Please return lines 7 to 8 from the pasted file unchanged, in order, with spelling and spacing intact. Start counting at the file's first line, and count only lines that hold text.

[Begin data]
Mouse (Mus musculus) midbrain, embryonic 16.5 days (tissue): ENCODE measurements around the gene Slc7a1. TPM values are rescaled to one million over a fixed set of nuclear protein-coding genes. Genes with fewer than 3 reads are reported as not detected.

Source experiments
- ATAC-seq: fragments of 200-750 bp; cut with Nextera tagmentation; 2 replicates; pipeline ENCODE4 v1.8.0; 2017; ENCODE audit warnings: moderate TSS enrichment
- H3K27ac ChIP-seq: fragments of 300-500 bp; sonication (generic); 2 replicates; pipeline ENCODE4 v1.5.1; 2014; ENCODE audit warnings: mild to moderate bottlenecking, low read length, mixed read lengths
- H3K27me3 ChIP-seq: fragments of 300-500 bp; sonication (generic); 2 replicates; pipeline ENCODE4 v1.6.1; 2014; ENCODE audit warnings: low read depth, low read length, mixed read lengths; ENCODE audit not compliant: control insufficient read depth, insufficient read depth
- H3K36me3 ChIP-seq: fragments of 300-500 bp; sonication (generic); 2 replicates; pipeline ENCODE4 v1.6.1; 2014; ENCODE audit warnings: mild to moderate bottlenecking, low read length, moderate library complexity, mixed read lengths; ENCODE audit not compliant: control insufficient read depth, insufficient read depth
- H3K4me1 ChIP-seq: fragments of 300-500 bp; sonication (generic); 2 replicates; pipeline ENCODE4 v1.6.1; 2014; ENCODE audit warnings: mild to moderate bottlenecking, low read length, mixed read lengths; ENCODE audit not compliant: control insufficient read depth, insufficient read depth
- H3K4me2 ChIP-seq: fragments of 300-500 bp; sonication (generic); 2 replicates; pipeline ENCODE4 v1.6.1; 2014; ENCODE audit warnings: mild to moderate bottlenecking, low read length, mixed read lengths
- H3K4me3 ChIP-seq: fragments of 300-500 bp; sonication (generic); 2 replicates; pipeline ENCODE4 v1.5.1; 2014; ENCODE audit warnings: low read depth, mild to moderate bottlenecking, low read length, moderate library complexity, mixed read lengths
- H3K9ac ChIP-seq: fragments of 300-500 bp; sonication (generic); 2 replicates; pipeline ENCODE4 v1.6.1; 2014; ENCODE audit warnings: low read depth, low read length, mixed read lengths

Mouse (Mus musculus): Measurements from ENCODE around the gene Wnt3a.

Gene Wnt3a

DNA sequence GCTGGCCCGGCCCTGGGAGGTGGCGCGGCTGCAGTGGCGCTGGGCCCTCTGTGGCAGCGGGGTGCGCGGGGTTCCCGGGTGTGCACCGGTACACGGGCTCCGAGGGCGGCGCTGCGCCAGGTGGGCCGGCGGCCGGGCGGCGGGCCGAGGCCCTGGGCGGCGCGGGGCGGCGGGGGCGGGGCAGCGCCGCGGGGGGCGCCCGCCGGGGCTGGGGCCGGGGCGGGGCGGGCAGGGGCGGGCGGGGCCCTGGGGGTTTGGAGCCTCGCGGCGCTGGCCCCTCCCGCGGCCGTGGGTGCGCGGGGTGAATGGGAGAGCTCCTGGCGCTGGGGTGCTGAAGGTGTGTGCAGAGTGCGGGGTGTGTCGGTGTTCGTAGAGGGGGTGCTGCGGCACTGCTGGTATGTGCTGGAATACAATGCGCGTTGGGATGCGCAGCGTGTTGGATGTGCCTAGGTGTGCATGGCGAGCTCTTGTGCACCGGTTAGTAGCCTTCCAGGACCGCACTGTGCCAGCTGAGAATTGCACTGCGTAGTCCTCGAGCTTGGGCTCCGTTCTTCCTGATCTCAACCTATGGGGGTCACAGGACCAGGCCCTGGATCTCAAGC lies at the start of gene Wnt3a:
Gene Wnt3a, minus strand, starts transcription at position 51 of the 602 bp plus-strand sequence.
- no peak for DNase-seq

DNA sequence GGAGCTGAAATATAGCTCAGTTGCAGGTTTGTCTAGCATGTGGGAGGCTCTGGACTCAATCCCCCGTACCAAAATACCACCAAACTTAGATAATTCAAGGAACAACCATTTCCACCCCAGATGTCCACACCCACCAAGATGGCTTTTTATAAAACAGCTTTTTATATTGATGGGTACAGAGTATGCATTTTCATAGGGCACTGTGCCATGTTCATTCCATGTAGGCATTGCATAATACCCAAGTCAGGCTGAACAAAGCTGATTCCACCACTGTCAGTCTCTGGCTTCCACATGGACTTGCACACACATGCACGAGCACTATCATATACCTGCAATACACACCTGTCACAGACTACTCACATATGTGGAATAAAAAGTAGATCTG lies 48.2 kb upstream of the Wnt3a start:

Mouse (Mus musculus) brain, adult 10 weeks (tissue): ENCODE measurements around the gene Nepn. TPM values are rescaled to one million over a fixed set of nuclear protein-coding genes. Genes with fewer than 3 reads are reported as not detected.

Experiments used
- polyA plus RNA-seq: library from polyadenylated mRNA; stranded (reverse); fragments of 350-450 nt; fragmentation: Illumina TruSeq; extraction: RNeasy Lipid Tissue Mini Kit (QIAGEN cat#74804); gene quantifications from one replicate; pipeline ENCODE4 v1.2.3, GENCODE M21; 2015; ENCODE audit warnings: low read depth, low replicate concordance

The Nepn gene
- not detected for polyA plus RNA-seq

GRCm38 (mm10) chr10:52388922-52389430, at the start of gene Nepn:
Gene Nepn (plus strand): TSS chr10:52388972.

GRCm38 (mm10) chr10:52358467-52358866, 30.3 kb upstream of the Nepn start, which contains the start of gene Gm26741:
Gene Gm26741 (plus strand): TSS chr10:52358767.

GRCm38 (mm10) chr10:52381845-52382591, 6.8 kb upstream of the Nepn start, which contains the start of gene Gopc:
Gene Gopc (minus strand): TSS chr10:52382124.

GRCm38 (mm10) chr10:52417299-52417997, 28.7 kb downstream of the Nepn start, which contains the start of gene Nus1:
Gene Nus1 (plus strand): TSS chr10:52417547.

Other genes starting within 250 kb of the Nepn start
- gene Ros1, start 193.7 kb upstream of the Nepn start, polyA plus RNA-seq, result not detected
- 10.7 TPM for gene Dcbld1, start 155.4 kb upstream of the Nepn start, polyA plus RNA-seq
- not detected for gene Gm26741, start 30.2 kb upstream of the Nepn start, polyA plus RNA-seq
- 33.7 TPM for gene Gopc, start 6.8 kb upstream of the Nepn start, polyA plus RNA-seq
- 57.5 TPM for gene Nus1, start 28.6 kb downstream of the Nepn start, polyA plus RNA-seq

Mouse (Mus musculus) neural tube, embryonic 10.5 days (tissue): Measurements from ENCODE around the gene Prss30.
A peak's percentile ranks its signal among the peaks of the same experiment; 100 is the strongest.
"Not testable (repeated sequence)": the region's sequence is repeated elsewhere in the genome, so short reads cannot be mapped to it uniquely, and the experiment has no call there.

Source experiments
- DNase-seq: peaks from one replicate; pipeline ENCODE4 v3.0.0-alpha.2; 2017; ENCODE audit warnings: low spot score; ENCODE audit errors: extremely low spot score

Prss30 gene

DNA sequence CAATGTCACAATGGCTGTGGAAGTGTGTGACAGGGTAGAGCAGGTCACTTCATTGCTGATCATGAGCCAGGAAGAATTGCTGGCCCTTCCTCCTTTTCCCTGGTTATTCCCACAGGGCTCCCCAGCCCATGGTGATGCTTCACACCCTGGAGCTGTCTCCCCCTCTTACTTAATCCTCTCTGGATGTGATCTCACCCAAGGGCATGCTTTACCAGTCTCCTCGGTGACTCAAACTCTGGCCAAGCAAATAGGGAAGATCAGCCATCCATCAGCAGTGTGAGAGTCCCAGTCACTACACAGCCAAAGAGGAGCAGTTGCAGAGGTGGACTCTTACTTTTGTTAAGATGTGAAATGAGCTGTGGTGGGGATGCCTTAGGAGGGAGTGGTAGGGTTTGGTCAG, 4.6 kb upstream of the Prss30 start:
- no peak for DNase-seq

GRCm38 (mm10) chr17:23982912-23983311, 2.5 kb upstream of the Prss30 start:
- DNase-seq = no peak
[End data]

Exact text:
- H3K4me1 ChIP-seq: fragments of 300-500 bp; sonication (generic); 2 replicates; pipeline ENCODE4 v1.6.1; 2014; ENCODE audit warnings: mild to moderate bottlenecking, low read length, mixed read lengths; ENCODE audit not compliant: control insufficient read depth, insufficient read depth
- H3K4me2 ChIP-seq: fragments of 300-500 bp; sonication (generic); 2 replicates; pipeline ENCODE4 v1.6.1; 2014; ENCODE audit warnings: mild to moderate bottlenecking, low read length, mixed read lengths